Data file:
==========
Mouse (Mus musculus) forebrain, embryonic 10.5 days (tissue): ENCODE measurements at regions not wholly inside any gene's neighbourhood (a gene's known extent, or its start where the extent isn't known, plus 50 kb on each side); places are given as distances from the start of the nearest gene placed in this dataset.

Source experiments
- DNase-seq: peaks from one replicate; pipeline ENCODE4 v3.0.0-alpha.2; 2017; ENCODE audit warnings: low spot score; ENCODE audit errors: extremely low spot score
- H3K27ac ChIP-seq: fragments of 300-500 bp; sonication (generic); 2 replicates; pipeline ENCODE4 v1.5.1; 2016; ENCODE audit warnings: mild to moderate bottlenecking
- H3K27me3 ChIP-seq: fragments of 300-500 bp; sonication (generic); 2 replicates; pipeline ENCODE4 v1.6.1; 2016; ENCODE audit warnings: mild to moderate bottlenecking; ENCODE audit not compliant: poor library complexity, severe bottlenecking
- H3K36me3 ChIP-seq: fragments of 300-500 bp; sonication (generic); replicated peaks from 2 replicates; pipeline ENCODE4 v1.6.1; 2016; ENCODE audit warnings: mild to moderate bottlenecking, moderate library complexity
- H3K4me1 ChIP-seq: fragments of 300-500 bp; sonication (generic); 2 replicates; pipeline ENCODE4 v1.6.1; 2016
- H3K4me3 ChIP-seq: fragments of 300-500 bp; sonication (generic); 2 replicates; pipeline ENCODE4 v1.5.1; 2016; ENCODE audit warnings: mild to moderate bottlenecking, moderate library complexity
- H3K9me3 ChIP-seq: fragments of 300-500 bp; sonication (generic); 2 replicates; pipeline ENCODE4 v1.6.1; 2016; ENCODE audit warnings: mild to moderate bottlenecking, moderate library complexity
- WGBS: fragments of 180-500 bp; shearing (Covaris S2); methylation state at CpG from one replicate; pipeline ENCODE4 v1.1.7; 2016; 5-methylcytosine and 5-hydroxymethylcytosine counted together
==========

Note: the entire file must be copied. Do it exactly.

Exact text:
Mouse (Mus musculus) forebrain, embryonic 10.5 days (tissue): ENCODE measurements at regions not wholly inside any gene's neighbourhood (a gene's known extent, or its start where the extent isn't known, plus 50 kb on each side); places are given as distances from the start of the nearest gene placed in this dataset.

Source experiments
- DNase-seq: peaks from one replicate; pipeline ENCODE4 v3.0.0-alpha.2; 2017; ENCODE audit warnings: low spot score; ENCODE audit errors: extremely low spot score
- H3K27ac ChIP-seq: fragments of 300-500 bp; sonication (generic); 2 replicates; pipeline ENCODE4 v1.5.1; 2016; ENCODE audit warnings: mild to moderate bottlenecking
- H3K27me3 ChIP-seq: fragments of 300-500 bp; sonication (generic); 2 replicates; pipeline ENCODE4 v1.6.1; 2016; ENCODE audit warnings: mild to moderate bottlenecking; ENCODE audit not compliant: poor library complexity, severe bottlenecking
- H3K36me3 ChIP-seq: fragments of 300-500 bp; sonication (generic); replicated peaks from 2 replicates; pipeline ENCODE4 v1.6.1; 2016; ENCODE audit warnings: mild to moderate bottlenecking, moderate library complexity
- H3K4me1 ChIP-seq: fragments of 300-500 bp; sonication (generic); 2 replicates; pipeline ENCODE4 v1.6.1; 2016
- H3K4me3 ChIP-seq: fragments of 300-500 bp; sonication (generic); 2 replicates; pipeline ENCODE4 v1.5.1; 2016; ENCODE audit warnings: mild to moderate bottlenecking, moderate library complexity
- H3K9me3 ChIP-seq: fragments of 300-500 bp; sonication (generic); 2 replicates; pipeline ENCODE4 v1.6.1; 2016; ENCODE audit warnings: mild to moderate bottlenecking, moderate library complexity
- WGBS: fragments of 180-500 bp; shearing (Covaris S2); methylation state at CpG from one replicate; pipeline ENCODE4 v1.1.7; 2016; 5-methylcytosine and 5-hydroxymethylcytosine counted together